I have taken many fundraising workshops, including from you, and I always find that I learn a lot. BUT, and this is a big BUT, I am hardly ever able to implement anything I learned because I have no time. Someone suggested just trying to figure out one thing I could do differently for a short period of time, so I am asking you: what is one thing I could do between now and the end of the calendar year that will make a big difference to our fundraising?

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New Organization? Creating Your First Thank You Letter

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When you’re new to using donor management software, one of the things you will do is create your first thank you letter. Even if you’ve been using the software for a while, you’ll probably create new letters, so a lot of what we’ll cover will apply to long-time users of the software as well. One of the biggest tasks of writing a thank you letter is deciding what to say. You want to strike a balance between conveying your organization’s mission and thanking the donor, while being personable, yet professional.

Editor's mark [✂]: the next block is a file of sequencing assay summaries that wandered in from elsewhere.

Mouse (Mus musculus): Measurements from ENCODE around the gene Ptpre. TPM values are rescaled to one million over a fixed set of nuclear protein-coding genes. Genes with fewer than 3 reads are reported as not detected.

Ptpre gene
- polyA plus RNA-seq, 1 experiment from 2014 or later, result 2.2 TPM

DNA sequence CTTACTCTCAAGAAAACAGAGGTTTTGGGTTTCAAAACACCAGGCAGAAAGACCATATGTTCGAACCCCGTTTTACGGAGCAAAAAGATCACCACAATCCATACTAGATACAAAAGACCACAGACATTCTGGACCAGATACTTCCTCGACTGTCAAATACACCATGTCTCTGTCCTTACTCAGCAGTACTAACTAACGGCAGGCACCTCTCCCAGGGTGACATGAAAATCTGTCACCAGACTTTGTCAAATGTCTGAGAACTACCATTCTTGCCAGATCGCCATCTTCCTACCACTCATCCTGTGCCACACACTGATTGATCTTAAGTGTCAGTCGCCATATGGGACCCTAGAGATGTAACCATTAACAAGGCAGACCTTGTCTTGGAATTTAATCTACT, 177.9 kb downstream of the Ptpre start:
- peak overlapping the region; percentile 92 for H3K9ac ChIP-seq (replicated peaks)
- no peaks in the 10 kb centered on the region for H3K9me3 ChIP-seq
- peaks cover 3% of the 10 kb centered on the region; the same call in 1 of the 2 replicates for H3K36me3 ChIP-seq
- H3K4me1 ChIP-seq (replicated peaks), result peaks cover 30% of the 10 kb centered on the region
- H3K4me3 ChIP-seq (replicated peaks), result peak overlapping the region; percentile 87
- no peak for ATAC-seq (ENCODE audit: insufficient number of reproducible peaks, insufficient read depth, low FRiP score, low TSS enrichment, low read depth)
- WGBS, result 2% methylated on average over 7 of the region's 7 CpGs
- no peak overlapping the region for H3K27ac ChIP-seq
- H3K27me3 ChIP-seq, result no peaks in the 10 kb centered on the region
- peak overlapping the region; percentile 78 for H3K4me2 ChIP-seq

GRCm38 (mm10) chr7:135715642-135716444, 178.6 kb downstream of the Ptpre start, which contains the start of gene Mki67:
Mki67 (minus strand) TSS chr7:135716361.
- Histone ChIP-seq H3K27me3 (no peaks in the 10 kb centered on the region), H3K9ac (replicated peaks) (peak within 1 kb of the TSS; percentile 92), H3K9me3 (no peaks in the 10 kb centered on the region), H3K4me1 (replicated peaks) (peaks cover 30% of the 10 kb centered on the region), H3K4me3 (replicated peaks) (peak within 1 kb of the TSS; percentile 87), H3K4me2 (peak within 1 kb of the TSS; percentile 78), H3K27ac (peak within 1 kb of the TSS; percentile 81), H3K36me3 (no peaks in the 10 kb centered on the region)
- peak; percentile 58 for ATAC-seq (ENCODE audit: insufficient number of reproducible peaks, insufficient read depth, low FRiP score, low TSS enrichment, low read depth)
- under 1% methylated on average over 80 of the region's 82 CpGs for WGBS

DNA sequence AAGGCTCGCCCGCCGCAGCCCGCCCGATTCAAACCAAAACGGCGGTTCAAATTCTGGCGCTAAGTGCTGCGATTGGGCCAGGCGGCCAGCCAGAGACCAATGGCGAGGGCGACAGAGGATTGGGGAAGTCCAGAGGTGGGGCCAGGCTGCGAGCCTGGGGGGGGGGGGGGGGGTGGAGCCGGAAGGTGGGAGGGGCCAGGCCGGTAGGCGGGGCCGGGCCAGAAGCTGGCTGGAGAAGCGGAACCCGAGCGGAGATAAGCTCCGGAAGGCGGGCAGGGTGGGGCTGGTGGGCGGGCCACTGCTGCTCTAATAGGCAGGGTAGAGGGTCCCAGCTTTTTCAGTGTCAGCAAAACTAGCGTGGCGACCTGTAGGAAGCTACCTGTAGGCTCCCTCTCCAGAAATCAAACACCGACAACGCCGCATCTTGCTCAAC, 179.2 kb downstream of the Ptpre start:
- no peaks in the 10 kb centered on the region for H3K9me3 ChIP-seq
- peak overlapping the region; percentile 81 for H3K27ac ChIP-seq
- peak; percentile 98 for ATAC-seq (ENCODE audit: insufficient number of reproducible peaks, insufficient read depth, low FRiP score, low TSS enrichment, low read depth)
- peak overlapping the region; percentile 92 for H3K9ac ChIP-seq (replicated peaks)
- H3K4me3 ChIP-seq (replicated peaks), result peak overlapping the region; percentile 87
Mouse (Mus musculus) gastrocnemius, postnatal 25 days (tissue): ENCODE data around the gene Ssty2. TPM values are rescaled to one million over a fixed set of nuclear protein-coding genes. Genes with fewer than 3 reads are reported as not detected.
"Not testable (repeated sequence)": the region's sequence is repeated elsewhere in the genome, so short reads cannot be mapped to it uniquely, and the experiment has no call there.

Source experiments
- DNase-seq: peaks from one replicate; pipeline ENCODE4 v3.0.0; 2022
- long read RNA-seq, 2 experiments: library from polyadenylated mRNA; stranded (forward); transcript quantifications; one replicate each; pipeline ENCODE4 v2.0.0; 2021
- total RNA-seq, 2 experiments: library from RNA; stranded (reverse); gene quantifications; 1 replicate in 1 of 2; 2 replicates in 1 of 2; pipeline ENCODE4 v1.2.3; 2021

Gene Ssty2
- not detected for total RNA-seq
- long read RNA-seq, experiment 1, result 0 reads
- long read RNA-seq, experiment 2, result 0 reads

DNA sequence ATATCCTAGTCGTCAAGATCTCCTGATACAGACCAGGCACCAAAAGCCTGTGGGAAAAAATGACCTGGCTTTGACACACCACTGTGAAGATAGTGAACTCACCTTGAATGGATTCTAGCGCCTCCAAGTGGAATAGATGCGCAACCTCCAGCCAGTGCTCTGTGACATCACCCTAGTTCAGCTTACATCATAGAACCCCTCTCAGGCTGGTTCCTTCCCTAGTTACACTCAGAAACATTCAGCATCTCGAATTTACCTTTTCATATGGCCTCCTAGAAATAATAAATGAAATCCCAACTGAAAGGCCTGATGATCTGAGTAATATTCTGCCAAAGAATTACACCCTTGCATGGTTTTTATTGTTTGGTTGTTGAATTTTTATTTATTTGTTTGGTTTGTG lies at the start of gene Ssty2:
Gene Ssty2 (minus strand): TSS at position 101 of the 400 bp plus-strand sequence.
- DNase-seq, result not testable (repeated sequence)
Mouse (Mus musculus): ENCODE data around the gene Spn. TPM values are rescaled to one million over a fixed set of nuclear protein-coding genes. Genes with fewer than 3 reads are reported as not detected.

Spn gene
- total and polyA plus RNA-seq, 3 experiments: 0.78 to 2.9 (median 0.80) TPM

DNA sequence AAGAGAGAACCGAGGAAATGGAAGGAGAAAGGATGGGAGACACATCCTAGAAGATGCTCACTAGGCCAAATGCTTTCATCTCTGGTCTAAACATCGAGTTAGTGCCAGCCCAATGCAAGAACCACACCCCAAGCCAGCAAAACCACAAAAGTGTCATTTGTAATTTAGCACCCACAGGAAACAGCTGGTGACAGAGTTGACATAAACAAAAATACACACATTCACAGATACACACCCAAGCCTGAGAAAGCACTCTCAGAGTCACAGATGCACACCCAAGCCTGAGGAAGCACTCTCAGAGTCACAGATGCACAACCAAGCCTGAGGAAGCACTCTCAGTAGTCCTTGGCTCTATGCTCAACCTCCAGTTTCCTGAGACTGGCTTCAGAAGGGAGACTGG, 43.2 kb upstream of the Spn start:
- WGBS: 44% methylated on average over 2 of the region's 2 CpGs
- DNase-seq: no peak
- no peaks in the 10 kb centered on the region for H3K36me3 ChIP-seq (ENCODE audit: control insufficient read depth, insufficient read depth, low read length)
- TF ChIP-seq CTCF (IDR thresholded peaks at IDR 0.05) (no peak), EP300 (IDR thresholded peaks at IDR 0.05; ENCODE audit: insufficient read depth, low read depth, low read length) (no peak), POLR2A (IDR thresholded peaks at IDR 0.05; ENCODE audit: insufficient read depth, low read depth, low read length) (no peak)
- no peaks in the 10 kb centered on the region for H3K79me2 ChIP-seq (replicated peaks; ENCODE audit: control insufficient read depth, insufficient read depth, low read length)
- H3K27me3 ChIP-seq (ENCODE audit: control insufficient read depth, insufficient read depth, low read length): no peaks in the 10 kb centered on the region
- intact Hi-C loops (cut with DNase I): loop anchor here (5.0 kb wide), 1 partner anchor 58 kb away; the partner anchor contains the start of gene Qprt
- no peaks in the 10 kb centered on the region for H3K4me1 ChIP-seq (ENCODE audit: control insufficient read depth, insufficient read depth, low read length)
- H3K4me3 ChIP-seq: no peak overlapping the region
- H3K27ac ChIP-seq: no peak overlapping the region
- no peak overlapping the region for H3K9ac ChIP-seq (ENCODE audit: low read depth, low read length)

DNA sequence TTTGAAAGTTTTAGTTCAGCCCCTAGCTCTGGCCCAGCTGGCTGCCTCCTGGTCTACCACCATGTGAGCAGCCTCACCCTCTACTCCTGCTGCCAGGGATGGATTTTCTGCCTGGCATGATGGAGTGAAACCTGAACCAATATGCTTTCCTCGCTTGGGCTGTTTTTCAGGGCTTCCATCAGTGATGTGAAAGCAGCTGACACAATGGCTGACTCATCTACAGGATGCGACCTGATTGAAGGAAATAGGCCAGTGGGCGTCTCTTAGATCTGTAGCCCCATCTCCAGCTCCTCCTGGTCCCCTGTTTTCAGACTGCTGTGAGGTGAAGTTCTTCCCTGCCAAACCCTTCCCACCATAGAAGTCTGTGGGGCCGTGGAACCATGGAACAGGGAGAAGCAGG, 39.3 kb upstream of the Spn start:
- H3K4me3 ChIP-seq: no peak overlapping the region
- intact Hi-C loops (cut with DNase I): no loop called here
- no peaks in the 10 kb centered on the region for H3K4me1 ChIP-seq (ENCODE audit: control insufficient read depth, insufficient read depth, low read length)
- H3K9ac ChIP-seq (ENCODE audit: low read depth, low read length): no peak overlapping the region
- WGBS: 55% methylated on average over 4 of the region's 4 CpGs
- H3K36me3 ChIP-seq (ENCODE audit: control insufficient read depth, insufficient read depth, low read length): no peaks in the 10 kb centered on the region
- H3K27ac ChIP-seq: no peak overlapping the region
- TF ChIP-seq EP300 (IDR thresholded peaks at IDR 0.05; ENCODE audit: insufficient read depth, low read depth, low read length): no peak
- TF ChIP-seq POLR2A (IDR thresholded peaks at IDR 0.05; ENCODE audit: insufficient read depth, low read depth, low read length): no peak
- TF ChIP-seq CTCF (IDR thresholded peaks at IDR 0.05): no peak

Within our software we provide a template to get you started. While we call this our “Generic Thank You Letter”, there certainly will be nothing generic about it once you’ve followed our lead. We provide the template, including automatically adding in merge fields for the gifts and the donor’s address. And more importantly, we provide pointers to give you an idea of what to write.

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Gift Thank Yous Are the Heart of Appreciation